Republika Srpska (RS) is a constitutional entity within Bosnia and Herzegovina (BiH). RS has its own constitution, president, parliament, judiciary, and police force. RS is home to numerous government-organized non-governmental organization (GONGO) that receive support from the government to conduct programs related to trade, veterans, and pensioners. However, the government has passed or attempted to pass a number of laws that would restrict independent civil society organizations (CSOs) in recent years.
Independent CSOs focusing on corruption and human rights, particularly those receiving foreign funding, are subject to intimidation, harassment, and violence.[i] They are subject to defamation campaigns in the media, which are intended to call into question civil society’s integrity and tarnish its reputation. In 2014, it also came to light that the ruling party had developed a “black list” of CSOs and media outlets the government labeled “enemies of the state,” which are suspected of conspiring to destroy the republic.
In 2016, the Law on Combating Corruption, Organized and Most Serious Forms of Economic Crime was adopted by the government. Although the law is ostensibly intended to prevent corruption and economic crime, CSOs note that the most serious types of economic crime are conspicuously absent from the law, which they argue could actually be used to protect crimes perpetrated by government supporters. The law created an agency called the “Special Department” to monitor “incitement of national, racial and religious hatred and intolerance, or for bringing the RS in the position of subjugation or dependence.”[ii] Civil society activists fear that these crimes can be broadly interpreted by the Special Department, which could charge anyone voicing critical views of the government for “political crimes.” Political crimes could include monitoring government corruption or discrimination against minority groups. Civil society activists point out that the law dramatically infringes upon basic human rights and freedoms in violation of the European Convention on Human Rights and Fundamental Freedoms and the Constitution of Bosnia and Herzegovina.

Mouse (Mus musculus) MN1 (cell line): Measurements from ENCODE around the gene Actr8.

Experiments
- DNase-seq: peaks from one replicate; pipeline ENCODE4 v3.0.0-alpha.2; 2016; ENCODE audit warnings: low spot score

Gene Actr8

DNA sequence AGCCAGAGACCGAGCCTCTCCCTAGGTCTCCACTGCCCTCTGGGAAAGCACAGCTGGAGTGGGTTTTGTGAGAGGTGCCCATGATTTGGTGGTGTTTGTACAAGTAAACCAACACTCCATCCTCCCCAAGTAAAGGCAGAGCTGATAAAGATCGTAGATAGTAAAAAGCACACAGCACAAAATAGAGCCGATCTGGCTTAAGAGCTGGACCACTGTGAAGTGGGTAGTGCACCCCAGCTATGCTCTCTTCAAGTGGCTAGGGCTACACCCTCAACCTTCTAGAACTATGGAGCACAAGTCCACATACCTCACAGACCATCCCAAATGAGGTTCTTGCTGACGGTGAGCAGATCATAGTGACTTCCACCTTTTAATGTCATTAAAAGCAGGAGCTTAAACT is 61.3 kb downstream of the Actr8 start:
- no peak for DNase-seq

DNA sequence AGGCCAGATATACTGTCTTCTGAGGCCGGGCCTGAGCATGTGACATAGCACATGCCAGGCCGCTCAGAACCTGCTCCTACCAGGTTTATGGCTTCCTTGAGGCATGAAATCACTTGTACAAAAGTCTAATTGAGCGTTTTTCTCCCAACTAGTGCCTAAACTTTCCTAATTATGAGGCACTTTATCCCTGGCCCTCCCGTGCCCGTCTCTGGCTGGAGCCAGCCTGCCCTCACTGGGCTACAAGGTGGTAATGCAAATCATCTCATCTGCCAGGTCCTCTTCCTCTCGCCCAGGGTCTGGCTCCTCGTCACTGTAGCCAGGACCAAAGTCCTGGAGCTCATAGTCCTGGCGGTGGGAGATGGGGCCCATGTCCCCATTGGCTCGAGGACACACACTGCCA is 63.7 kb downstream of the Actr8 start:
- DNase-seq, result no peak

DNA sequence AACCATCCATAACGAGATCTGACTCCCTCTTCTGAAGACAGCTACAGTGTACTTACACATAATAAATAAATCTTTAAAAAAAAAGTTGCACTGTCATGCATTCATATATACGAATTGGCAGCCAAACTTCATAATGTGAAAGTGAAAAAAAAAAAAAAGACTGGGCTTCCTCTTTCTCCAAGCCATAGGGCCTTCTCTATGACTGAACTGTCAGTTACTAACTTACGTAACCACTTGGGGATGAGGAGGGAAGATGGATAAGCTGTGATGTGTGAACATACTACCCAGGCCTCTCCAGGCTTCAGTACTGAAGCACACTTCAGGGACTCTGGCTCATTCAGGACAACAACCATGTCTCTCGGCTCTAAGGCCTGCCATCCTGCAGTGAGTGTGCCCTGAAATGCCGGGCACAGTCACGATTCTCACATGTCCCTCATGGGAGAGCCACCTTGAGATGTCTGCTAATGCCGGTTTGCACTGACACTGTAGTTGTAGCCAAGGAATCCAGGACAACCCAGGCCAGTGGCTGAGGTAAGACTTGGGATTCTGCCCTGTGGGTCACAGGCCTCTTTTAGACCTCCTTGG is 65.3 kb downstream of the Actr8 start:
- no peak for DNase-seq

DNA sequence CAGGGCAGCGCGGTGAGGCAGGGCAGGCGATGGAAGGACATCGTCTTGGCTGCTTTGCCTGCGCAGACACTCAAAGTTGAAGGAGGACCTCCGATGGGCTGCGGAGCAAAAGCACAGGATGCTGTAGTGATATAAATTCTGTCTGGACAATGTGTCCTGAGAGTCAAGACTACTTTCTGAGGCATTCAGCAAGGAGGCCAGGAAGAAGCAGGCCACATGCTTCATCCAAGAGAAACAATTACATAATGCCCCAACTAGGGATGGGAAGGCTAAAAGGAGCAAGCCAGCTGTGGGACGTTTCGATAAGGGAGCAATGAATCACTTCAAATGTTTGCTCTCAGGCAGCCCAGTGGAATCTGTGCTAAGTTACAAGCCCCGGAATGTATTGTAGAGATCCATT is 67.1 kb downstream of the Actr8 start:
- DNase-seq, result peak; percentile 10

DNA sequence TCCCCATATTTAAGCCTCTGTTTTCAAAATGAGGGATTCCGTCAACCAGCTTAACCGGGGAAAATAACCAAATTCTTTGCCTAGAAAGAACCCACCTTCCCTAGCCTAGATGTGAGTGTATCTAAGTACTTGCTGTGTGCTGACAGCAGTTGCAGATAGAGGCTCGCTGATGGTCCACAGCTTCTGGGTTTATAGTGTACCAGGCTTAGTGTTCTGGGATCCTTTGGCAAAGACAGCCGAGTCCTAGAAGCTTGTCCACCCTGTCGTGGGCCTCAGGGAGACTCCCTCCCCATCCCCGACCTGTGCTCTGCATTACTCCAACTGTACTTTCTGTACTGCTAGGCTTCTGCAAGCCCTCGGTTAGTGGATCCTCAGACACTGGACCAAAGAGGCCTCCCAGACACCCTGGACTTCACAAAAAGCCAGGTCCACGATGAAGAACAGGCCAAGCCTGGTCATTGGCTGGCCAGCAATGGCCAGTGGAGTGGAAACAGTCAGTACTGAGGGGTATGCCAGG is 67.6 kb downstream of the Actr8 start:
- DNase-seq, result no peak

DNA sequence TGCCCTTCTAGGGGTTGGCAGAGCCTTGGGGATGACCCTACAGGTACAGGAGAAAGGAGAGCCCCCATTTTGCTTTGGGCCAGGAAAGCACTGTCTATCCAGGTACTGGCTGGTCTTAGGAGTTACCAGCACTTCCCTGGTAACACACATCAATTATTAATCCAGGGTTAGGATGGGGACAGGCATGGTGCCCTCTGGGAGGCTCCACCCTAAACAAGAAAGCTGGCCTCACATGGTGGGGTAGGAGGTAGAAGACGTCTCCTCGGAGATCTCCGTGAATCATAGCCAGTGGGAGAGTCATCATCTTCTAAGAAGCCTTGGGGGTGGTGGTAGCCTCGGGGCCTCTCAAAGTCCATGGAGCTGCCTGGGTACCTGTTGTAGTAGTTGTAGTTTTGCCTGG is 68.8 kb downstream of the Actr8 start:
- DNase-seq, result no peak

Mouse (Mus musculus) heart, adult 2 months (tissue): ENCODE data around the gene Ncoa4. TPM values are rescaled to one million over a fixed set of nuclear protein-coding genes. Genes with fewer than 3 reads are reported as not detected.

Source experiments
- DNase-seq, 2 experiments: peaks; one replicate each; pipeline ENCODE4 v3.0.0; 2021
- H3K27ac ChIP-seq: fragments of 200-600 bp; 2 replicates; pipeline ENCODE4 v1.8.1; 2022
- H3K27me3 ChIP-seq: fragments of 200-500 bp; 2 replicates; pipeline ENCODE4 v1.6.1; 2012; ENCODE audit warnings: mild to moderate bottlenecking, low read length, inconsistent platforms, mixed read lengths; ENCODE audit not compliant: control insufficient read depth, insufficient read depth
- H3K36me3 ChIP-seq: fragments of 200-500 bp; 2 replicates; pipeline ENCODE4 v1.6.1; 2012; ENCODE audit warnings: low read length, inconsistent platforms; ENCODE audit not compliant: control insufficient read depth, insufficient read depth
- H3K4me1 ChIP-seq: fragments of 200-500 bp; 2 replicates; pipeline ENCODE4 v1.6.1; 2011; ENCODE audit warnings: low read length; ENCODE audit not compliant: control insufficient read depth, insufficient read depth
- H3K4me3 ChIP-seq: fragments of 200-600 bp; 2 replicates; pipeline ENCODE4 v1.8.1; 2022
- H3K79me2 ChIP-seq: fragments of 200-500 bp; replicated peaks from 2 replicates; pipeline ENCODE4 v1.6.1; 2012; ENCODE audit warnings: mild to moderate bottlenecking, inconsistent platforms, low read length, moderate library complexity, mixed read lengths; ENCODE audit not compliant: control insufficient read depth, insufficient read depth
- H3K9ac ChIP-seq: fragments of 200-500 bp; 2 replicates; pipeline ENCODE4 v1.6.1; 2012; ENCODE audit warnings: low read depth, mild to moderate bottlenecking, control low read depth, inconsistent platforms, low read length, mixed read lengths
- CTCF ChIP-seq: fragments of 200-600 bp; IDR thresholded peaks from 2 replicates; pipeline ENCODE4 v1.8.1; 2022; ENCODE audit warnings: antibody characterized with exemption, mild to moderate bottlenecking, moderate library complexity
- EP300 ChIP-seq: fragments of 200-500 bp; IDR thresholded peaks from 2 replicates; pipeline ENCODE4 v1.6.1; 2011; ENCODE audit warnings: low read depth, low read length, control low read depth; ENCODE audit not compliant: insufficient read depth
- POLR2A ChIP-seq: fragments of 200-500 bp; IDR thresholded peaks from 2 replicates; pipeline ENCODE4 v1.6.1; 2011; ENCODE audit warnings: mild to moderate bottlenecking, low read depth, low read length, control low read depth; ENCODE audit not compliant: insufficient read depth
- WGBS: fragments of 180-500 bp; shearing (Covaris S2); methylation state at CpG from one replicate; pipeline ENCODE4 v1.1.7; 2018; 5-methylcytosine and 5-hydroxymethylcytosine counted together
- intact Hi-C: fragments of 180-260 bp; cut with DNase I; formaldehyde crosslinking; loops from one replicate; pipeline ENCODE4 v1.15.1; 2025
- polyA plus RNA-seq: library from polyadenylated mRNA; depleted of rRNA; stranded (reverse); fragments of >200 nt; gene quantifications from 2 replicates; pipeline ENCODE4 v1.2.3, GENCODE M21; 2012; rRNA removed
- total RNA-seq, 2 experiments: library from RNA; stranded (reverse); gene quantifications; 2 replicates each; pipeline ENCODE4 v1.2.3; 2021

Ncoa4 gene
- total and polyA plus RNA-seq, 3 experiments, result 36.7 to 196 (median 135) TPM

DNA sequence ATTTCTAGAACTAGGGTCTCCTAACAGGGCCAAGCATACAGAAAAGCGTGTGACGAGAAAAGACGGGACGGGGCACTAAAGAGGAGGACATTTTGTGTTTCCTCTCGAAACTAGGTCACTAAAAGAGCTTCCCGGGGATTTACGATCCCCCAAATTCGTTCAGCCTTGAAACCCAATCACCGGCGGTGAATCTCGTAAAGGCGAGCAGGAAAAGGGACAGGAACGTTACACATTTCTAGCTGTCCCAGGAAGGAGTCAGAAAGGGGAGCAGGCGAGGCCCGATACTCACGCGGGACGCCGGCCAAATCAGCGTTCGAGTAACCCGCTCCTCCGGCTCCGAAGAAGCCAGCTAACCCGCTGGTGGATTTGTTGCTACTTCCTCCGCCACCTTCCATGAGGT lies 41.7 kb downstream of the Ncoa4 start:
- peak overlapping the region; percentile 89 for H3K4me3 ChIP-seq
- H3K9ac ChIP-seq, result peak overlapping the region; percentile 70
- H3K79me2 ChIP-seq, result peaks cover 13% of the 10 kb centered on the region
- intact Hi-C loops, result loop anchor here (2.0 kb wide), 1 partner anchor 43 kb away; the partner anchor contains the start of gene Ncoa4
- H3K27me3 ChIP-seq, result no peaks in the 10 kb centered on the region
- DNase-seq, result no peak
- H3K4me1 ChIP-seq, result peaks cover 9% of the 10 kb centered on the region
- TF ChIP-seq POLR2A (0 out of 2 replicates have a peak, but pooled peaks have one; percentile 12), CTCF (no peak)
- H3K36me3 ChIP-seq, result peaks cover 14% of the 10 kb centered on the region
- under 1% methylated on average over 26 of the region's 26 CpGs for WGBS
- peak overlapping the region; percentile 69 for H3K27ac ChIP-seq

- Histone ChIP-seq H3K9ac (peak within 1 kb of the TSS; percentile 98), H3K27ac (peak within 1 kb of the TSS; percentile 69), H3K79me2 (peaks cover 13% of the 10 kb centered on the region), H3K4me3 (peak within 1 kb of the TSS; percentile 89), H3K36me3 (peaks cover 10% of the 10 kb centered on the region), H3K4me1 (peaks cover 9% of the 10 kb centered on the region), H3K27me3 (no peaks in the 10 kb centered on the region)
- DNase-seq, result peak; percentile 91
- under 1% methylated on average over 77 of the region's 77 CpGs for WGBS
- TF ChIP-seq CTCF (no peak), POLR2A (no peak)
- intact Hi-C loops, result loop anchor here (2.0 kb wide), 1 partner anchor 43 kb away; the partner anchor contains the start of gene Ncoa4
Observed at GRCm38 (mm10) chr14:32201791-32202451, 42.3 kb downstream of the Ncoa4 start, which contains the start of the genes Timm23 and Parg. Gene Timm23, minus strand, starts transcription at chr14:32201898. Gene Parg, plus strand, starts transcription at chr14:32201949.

In 2015, members of the National Assembly’s ruling coalition introduced a draft Law on “Transparency of Non-Profit Organizations.” Civil society publicly argued that the law’s primary intention was to stigmatize organizations receiving funding from foreign sources. They were concerned that the draft law would ban vaguely defined “political activities” giving the government dangerously broad discretion to limit the activities of certain organizations. The law would have obligated CSOs to regularly submit extensive reports to the Ministry of Justice and comply with burdensome administrative requirements. Under the law, CSOs may received unannounced inspection visits by the state. However, the law was not adopted, partially because civil society successfully argued that it would violate fundamental freedoms of peaceful association and assembly. Similarly, a draft “Law on Public Peace and Order,” which would have negatively affected CSOs receiving foreign funding, was rejected in part due to civil society’s public advocacy efforts.
Civil society also seeks political support from the international community, including the European Union, the Council of Europe, the Organization for Security and Cooperation in Europe, and foreign diplomatic missions that have a degree of influence over the government. Through letters, reports and formal requests, CSOs raise awareness regarding restrictive legislation and describe how they sometimes violate international norms and conventions. They point out that policies that violate international norms could place BiH’s accession to the European Union in jeopardy.
The following international agreements apply to BiH: